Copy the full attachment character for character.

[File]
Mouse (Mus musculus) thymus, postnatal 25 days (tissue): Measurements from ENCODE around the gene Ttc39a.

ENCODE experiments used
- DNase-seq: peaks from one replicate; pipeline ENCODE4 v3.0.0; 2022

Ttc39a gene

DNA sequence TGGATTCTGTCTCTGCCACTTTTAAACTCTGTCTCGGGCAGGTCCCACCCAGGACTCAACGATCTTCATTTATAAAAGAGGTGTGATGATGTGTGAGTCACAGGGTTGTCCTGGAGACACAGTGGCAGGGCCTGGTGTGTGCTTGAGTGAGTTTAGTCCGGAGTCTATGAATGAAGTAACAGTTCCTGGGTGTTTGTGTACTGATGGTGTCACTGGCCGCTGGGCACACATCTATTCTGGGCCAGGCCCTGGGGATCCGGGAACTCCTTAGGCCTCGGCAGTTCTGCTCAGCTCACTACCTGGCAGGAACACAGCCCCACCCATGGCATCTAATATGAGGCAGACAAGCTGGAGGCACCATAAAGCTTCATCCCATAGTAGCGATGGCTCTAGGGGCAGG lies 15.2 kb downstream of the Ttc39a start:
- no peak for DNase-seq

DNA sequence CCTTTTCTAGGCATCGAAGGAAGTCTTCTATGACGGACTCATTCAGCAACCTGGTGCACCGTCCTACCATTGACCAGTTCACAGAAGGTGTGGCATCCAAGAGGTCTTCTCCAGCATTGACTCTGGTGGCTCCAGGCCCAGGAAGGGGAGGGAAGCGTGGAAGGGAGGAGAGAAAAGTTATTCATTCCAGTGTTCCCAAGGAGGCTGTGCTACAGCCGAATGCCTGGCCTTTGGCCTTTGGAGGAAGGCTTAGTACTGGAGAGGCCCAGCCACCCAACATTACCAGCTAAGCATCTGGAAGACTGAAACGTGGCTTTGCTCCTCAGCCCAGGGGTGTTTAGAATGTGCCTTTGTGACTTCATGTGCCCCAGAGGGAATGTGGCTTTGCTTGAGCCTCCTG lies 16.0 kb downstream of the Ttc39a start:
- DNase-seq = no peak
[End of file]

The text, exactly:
Mouse (Mus musculus) thymus, postnatal 25 days (tissue): Measurements from ENCODE around the gene Ttc39a.

ENCODE experiments used
- DNase-seq: peaks from one replicate; pipeline ENCODE4 v3.0.0; 2022

Ttc39a gene

DNA sequence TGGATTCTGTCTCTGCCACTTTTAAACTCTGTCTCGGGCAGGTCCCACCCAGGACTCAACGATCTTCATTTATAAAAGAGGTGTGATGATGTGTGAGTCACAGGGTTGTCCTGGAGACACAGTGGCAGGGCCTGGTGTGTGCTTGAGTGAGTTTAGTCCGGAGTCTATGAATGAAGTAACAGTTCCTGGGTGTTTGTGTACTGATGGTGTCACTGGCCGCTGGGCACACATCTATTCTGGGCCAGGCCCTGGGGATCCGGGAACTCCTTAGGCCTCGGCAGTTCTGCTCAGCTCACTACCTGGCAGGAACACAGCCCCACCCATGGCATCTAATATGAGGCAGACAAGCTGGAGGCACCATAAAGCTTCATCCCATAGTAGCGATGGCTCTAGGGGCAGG lies 15.2 kb downstream of the Ttc39a start:
- no peak for DNase-seq

DNA sequence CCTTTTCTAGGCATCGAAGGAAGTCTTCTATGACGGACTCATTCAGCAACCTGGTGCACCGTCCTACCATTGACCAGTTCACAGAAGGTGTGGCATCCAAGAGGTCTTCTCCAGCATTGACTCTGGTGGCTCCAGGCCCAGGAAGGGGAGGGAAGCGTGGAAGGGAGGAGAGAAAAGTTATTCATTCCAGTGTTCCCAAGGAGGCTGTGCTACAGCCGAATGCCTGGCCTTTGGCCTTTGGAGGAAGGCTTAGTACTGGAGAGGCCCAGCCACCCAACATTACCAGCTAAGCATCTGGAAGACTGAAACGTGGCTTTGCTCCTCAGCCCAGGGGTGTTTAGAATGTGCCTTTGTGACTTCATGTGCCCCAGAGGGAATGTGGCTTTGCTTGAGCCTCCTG lies 16.0 kb downstream of the Ttc39a start:
- DNase-seq = no peak